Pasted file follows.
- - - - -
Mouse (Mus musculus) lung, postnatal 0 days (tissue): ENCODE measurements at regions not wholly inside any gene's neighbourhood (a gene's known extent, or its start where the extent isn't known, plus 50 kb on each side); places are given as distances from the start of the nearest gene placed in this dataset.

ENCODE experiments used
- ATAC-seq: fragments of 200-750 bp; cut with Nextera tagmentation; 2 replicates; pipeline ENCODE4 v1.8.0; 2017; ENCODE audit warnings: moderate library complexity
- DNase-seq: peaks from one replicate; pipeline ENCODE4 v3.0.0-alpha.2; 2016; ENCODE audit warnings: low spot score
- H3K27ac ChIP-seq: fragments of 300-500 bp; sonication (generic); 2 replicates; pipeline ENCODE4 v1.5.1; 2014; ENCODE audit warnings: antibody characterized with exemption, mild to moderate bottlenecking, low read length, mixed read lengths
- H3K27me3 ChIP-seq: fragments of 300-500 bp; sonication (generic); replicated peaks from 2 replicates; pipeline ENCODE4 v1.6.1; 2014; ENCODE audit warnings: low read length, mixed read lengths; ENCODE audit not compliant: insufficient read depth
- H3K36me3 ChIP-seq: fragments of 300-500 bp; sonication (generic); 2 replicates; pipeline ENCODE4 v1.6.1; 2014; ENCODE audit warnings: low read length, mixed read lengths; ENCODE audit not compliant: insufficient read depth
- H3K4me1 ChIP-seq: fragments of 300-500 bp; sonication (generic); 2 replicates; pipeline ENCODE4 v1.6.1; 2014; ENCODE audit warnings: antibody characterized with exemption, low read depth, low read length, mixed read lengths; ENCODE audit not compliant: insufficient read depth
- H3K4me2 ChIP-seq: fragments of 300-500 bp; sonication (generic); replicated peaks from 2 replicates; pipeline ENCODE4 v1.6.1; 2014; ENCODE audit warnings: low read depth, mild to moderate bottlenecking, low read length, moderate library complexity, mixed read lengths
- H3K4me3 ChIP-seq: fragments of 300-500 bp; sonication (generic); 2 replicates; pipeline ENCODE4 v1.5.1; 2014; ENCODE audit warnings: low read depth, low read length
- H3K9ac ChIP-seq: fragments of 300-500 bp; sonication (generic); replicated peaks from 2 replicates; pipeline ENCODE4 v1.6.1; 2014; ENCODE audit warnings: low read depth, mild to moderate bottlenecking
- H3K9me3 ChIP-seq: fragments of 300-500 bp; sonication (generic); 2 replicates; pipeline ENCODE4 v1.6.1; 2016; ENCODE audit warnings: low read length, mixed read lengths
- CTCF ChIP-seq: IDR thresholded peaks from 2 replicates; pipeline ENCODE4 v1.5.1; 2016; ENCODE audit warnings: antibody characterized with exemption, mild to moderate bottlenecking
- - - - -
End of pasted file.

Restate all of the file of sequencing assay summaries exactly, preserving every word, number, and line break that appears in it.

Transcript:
Mouse (Mus musculus) lung, postnatal 0 days (tissue): ENCODE measurements at regions not wholly inside any gene's neighbourhood (a gene's known extent, or its start where the extent isn't known, plus 50 kb on each side); places are given as distances from the start of the nearest gene placed in this dataset.

ENCODE experiments used
- ATAC-seq: fragments of 200-750 bp; cut with Nextera tagmentation; 2 replicates; pipeline ENCODE4 v1.8.0; 2017; ENCODE audit warnings: moderate library complexity
- DNase-seq: peaks from one replicate; pipeline ENCODE4 v3.0.0-alpha.2; 2016; ENCODE audit warnings: low spot score
- H3K27ac ChIP-seq: fragments of 300-500 bp; sonication (generic); 2 replicates; pipeline ENCODE4 v1.5.1; 2014; ENCODE audit warnings: antibody characterized with exemption, mild to moderate bottlenecking, low read length, mixed read lengths
- H3K27me3 ChIP-seq: fragments of 300-500 bp; sonication (generic); replicated peaks from 2 replicates; pipeline ENCODE4 v1.6.1; 2014; ENCODE audit warnings: low read length, mixed read lengths; ENCODE audit not compliant: insufficient read depth
- H3K36me3 ChIP-seq: fragments of 300-500 bp; sonication (generic); 2 replicates; pipeline ENCODE4 v1.6.1; 2014; ENCODE audit warnings: low read length, mixed read lengths; ENCODE audit not compliant: insufficient read depth
- H3K4me1 ChIP-seq: fragments of 300-500 bp; sonication (generic); 2 replicates; pipeline ENCODE4 v1.6.1; 2014; ENCODE audit warnings: antibody characterized with exemption, low read depth, low read length, mixed read lengths; ENCODE audit not compliant: insufficient read depth
- H3K4me2 ChIP-seq: fragments of 300-500 bp; sonication (generic); replicated peaks from 2 replicates; pipeline ENCODE4 v1.6.1; 2014; ENCODE audit warnings: low read depth, mild to moderate bottlenecking, low read length, moderate library complexity, mixed read lengths
- H3K4me3 ChIP-seq: fragments of 300-500 bp; sonication (generic); 2 replicates; pipeline ENCODE4 v1.5.1; 2014; ENCODE audit warnings: low read depth, low read length
- H3K9ac ChIP-seq: fragments of 300-500 bp; sonication (generic); replicated peaks from 2 replicates; pipeline ENCODE4 v1.6.1; 2014; ENCODE audit warnings: low read depth, mild to moderate bottlenecking
- H3K9me3 ChIP-seq: fragments of 300-500 bp; sonication (generic); 2 replicates; pipeline ENCODE4 v1.6.1; 2016; ENCODE audit warnings: low read length, mixed read lengths
- CTCF ChIP-seq: IDR thresholded peaks from 2 replicates; pipeline ENCODE4 v1.5.1; 2016; ENCODE audit warnings: antibody characterized with exemption, mild to moderate bottlenecking